Attorney General of Ontario v. Working Families Coalition (Canada) Inc., et al. (Day 2/2) (40725)

Posted on: 2024-05-23


This case concerns the third party spending limits most recently added to the Election Finances Act, R.S.O. 1990, c. E.7 (“EFA”), in 2021, and whether they infringe the informational component of the right to vote (i.e., a citizen’s right to exercise their vote in an informed manner), which is protected by s. 3 of the Charter.

The amendments to the EFA sparked constitutional challenges. The application judge heard and decided two sequential proceedings.

In the first proceedings: Working Families Ontario v. Ontario, 2021 ONSC 4076, 155 O.R. (3d) 545 (“Working Families 1”), the application judge concluded that the extension of a 6-month pre-writ restricted period to one that was doubly restrictive was unjustifiable as it did not minimally impair the free expression rights of third party advertisers.

In response to that ruling, the Ontario government announced its intention to invoke the notwithstanding clause in s. 33 of the Charter, and introduced Bill 307, which received Royal Assent five days later as the Protecting Elections and Defending Democracy Act, 2021, S.O. 2021, c. 31 (“PEDDA”). Other than the addition of the notwithstanding clause, the PEDDA amendments to the EFA are identical to the amendments that were invalidated in Working Families 1.

In the second proceedings, which give rise to these appeals, the legislation was challenged as a violation of s. 3 of the Charter, and as an improper use of s. 33 of the Charter. The application judge concluded that the use of the notwithstanding clause in enacting PEDDA was not improper, and that the re-enacted spending limits on third party advertising during the pre-writ period did not infringe the right to vote under s. 3.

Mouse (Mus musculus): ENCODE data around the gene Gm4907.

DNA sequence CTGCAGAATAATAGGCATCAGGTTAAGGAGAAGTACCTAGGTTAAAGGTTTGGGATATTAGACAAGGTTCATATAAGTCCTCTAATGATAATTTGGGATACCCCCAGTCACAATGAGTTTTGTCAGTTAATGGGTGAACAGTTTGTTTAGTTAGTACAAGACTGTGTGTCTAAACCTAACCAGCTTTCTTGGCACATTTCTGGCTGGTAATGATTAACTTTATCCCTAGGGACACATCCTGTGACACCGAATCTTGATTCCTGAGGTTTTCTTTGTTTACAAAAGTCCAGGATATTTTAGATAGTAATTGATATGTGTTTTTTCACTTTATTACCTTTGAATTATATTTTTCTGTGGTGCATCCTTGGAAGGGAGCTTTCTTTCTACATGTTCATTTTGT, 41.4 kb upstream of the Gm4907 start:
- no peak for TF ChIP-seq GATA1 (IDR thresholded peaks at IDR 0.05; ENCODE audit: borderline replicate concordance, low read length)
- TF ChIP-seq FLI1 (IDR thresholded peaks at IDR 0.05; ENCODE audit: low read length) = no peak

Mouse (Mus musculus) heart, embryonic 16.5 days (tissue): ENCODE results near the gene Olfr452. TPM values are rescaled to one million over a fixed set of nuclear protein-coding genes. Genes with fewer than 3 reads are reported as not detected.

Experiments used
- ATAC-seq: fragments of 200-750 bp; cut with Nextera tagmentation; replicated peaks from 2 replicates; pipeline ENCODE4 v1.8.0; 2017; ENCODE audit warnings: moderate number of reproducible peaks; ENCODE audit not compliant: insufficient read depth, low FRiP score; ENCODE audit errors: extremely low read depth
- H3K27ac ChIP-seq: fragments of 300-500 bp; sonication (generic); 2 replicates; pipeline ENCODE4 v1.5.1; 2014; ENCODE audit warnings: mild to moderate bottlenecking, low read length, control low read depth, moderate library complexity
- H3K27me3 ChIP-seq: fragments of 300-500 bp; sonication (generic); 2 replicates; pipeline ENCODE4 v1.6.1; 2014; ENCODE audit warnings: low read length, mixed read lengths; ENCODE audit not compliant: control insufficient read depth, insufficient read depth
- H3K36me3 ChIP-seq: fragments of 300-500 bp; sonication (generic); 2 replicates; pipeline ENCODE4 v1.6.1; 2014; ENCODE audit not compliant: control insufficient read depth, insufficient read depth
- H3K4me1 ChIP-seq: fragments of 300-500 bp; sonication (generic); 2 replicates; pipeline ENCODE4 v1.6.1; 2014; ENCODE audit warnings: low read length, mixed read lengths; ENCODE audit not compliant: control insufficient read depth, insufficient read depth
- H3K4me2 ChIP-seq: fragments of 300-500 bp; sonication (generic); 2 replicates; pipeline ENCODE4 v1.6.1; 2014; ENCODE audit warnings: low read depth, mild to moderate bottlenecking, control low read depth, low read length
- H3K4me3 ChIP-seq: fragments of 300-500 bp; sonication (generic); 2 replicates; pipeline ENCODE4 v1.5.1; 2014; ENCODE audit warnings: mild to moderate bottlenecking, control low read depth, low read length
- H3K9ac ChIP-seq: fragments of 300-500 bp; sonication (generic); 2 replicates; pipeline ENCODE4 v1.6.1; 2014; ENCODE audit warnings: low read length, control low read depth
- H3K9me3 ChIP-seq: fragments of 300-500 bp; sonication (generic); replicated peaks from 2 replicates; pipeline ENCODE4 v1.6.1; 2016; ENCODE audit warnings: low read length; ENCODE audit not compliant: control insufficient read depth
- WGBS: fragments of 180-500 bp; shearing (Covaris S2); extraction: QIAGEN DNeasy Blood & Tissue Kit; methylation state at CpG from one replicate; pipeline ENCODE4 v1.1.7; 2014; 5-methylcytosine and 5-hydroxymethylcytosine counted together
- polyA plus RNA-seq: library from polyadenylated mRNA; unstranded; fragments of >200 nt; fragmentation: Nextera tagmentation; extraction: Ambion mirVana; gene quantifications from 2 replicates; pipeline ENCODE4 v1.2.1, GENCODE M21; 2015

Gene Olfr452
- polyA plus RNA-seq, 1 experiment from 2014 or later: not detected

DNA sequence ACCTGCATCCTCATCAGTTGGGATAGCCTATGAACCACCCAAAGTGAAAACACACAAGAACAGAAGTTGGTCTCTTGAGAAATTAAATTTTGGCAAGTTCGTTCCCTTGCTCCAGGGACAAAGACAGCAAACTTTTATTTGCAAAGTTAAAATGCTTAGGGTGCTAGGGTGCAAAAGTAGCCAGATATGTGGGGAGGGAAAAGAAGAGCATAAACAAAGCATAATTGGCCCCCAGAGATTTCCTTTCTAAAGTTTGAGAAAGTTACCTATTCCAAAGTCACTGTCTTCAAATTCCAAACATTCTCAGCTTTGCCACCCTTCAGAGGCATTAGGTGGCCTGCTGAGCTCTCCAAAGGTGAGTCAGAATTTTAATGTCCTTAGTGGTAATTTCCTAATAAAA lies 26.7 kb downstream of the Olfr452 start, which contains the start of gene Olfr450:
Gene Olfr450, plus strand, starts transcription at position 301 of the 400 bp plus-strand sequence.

The majority of the Court of Appeal agreed that the notwithstanding clause was properly invoked. However, it concluded that the appeals should be allowed and declared the challenged spending restrictions invalid, but would suspend the effect of the declaration for 12 months.

Argued Date



Charter of rights — Constitutional law — Elections — Right to vote — Third party election spending limits — Constitutionality of limits imposed by Ontario Election Finances Act, on third party political advertising expenditures in Ontario during 12-month pre-writ period before a fixed date provincial election — Whether s. 37.10.1(2) of Election Finances Act, unjustifiably infringes s. 3 of Charter — What is appropriate standard of review — Whether majority of Court of Appeal erred by reformulating test in Harper v. Canada (Attorney General), 2004 SCC 33, [2004] 1 S.C.R. 827, to turn on two “proxies”, namely whether restrictions are “carefully tailored” and whether they permit a “modest information campaign”, and thereby conflating s. 2(b) and s. 3 analyses — Whether majority erred in importing justificatory analysis to s. 3, and in scrutinizing government’s rationale for where lines had been drawn for amount and duration of spending limits — Whether majority erred by failing to give deference to application judge’s factual findings — Whether majority erred by focusing on “change” in impugned spending restrictions as compared with earlier iterations of legislation — In alternative, is any breach of s. 3 justified under s. 1 — Election Finances Act, R.S.O. 1990, c. E.7.


(Ontario) (Civil) (By Leave)


English Audio


This podcast is created as a public service to promote public access and awareness of the workings of Canada's highest court. It is not affiliated with or endorsed by the Court. The original version of this hearing may be found on the Supreme Court of Canada's website. The above case summary was prepared by the Office of the Registrar of the Supreme Court of Canada (Law Branch).